Autumn Routines


The first day of school was always a day met, for me, with both eager anticipation and deep despair. While it was a joy to get dressed up, as we did in those days, head out early on brisk mornings, and get back into a routine it also marked the end of carefree summer days.

Autumn has been a bit late this year. More than two days this past week have been in the 70s, an anomaly given the typical continental weather in the Pennsylvania community where I live. As we have sadly realized, global warming is throwing off the delicate balance of nature in so many ways. Although I admit I have enjoyed not wearing a jacket for just a few days longer, I am terrified for our planet, for her sustainability and viability in years that will stretch out beyond my own.

Despite the warm weather, I have been reminiscing about those early fall days of my youth, and remembering how this season compels me to ritually adopt certain routines that for some reason seem most welcome at this time of year. Like the giant trees that gently allow their leaves to return to the earth, I am letting go of things that have an expired meaningful purpose in my life. Things that are unnecessary, a nuisance. Internally, I am letting go of thoughts and feelings that weigh me down, allowing them to fall away from my life. After an almost too comfortable summer, I am re-establishing habits to improve my health and well-being. Life feels crisp, fresh, and breezy.

Autumn is now about halfway gone, and soon winter will arrive. Cold, snuggly days sipping warmth and longing for sunshine. I’m clearing my space to prepare for the pristine emptiness of our next earthly phase.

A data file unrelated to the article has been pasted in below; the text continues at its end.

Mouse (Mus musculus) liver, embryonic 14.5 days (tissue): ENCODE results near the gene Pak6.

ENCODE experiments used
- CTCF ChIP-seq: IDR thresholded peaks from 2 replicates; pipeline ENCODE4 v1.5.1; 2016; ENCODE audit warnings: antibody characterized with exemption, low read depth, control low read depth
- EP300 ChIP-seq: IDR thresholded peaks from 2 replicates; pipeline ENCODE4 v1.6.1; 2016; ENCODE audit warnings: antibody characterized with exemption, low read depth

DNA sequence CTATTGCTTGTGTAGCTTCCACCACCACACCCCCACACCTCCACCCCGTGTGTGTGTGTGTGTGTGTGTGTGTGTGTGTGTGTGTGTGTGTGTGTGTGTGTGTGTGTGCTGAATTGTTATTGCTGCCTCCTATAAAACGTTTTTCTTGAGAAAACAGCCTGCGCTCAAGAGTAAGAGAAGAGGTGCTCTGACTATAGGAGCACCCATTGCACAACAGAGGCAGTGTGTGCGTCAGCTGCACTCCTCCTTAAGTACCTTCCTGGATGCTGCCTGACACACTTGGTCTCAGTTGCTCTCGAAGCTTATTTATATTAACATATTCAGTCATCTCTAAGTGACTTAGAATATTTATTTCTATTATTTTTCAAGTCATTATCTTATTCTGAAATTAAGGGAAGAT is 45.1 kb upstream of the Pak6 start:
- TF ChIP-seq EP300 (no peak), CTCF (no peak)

Rediscovering the Library


As a young woman, I spent a lot of time in the library. It was more than a place to kill a few hours every day in-between school and work; it was a magical place where all things were possible.

But lately, I have gotten out of the habit of visiting these local treasures. Enrolling in a Ph.D. program interrupted any leisure reading I might have enjoyed for several years and since (temporarily but for what is becoming a more extended time than I originally anticipated) disenrolling, I have, for some reason, not been voraciously reading as I had been in the past. While I still enjoy good books and articles, and read when I can, I often find myself too tired at night when I snuggle into bed to read and too busy during the day to take the time. I also spend much too much time at work in front of a computer so using my eyes to read text above and beyond that time is sometimes undesirable.

I recently visited three local libraries as part of a history research project. I have been to all three countless times before, as I have lived in all three cities, but had not stepped foot in any of them more than once or twice over the past few years. I felt that magic feeling again, a mixture of possibility, stillness, intellectual stimulation, and safety. It is an environment beautifully calibrated with my soul, a place where I feel right at home. According to the 2015 State of America’s Libraries: A Report from the American Library Association, Americans see libraries as “anchors, centers for academic life and research, and cherished spaces.” Yes, that’s it.

Libraries fill my heart with joy and my mind with wisdom. Like my home, the beach, and farms, they are one of the places where I feel most at ease, inspired, and alive. The last time I visited a library. a toddler was screaming and crying after story time because he didn’t want to leave. I couldn’t have said it better myself.